The history of the Council of Nicea has been so often written by so many brilliant historians, from the time of its sitting down to to-day, that any historical notice of the causes leading to its assembling, or account of its proceedings, seems quite unnecessary. The editor, however, ventures to call the attention of the reader to the fact that in this, as in every other of the Seven Ecumenical Councils, the question the Fathers considered was not what they supposed Holy Scripture might mean, nor what they, from a priori priori arguments, thought would be consistent with the mind of God, but something entirely different, to wit, what they had received. They understood their position to be that of witnesses, not that of exe-getes. They recognized but one duty resting upon them in this respect-to hand down to other faithful men that good thing the Church had received according to the command of God. The first requirement was not learning, but honesty. The question they were called upon to answer was not, What do I think probable, or even certain, from Holy Scripture? but, What have I been taught, what has been intrusted to me to hand down to others? When the time came, in the Fourth Council, to examine the Tome of Pope St. Leo, the question was not whether it could be proved to the satisfaction of the assembled fathers from Holy Scripture, but whether it was the traditional faith of the Church. It was not the doctrine of Leo in the fifth century, but the doctrine of Peter in the first, and of the Church since then, that they desired to believe and to teach, and so, when they had studied the Tome, they cried out:1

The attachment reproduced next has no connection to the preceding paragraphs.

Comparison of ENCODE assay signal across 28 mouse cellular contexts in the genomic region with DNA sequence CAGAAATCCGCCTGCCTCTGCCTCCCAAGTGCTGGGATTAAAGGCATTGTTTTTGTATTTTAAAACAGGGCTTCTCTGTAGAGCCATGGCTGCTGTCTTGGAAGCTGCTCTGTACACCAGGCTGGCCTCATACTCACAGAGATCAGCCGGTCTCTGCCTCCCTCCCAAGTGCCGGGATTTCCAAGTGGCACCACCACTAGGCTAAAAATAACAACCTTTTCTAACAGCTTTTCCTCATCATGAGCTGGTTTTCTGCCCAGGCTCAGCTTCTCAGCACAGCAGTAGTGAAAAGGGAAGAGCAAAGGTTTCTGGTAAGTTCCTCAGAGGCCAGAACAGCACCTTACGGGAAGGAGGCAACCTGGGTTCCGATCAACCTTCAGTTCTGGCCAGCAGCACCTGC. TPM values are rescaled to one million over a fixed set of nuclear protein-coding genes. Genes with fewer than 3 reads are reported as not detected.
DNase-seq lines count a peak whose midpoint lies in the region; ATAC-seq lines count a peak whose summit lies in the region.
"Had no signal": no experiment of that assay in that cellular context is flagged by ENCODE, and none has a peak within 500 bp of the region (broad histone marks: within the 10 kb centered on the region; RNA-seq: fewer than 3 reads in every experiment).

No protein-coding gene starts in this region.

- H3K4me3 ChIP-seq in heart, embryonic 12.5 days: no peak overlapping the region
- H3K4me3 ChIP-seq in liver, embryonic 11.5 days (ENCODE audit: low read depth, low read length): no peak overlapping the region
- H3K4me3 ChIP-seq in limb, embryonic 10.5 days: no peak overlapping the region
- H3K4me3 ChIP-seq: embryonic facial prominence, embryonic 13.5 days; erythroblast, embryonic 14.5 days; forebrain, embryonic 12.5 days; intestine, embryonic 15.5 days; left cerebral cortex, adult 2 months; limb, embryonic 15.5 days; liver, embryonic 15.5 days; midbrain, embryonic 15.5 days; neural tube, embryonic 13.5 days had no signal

"This is the faith of the Fathers! This is the faith of the Apostles! ...Peter hath thus spoken by Leo! The Apostles thus taught! Cyril thus taught!" etc.
No Acts of either of the first two Ecumenical Councils have been handed down.